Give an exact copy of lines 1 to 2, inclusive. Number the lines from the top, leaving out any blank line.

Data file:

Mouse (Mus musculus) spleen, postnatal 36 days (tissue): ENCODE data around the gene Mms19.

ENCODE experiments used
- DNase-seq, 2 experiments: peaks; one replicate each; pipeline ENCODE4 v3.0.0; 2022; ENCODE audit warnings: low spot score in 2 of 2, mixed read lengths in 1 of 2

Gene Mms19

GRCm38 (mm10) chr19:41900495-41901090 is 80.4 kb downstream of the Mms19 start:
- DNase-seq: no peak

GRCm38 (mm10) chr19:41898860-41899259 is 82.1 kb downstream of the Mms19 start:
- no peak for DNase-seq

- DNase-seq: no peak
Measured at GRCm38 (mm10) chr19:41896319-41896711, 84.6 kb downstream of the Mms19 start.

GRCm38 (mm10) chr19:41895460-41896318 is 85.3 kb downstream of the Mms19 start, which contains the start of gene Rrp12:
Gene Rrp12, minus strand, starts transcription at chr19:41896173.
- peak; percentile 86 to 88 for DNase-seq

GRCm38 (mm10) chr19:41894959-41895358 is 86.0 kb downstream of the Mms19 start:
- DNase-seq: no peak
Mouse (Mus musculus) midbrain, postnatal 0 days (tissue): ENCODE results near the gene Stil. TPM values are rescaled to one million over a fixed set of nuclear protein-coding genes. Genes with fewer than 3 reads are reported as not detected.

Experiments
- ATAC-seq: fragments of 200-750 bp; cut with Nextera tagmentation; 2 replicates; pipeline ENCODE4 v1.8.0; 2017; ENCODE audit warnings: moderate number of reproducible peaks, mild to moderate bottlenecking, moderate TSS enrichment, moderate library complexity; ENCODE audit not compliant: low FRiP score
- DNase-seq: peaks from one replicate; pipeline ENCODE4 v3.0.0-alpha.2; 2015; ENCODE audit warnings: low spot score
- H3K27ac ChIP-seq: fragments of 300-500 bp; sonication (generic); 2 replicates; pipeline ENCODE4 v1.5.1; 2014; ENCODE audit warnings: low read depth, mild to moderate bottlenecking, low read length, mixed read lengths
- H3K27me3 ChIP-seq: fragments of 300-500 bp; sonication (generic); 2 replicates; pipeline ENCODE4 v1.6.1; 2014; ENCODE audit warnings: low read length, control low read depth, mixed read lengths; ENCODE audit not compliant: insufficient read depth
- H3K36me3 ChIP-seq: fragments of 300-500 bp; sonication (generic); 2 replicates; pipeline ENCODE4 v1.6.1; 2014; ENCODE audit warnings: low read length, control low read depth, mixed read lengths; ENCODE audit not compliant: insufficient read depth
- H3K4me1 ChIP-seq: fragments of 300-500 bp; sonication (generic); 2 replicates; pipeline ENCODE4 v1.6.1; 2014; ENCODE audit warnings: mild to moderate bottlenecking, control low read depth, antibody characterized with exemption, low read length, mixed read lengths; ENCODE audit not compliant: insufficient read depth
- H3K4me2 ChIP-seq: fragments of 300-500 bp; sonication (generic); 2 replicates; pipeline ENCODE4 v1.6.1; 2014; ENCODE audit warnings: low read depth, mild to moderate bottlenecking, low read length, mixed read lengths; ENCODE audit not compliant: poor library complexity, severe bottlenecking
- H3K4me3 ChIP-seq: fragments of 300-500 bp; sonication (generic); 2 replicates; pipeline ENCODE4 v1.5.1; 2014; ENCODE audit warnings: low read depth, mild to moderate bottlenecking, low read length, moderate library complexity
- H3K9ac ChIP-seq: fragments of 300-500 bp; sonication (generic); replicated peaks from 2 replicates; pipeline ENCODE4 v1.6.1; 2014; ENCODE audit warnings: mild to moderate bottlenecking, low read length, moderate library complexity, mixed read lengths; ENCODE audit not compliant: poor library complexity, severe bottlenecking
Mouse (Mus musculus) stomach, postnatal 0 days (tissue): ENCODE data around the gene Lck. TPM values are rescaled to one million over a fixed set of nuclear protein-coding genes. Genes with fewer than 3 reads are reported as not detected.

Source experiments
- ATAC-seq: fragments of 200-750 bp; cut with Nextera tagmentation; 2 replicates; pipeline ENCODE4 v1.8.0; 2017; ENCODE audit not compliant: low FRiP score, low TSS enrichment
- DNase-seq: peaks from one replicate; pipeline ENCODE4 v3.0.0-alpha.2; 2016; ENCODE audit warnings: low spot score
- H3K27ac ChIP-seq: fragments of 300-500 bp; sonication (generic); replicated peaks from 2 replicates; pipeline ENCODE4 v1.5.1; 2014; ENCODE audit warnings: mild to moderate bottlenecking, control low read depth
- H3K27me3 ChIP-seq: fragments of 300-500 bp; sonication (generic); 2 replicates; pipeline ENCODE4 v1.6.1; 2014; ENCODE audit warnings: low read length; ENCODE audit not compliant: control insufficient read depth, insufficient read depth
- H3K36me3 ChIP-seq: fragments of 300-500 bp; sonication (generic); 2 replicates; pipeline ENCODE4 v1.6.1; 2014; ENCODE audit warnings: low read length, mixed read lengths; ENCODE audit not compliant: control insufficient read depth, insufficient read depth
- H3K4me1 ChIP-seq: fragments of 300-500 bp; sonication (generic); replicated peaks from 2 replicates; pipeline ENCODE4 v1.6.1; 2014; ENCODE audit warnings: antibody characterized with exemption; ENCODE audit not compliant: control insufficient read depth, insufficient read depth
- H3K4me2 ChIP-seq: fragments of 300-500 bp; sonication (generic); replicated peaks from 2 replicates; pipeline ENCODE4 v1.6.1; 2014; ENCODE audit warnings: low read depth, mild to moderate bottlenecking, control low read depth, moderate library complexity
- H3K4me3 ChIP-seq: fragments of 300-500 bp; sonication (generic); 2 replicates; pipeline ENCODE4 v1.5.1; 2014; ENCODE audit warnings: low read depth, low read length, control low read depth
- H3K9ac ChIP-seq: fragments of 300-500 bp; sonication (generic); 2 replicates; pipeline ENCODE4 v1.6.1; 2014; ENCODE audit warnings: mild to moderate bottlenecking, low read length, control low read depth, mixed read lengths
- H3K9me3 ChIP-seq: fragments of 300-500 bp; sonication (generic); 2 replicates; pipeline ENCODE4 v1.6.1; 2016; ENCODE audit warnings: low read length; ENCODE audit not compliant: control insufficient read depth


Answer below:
Mouse (Mus musculus) spleen, postnatal 36 days (tissue): ENCODE data around the gene Mms19.

ENCODE experiments used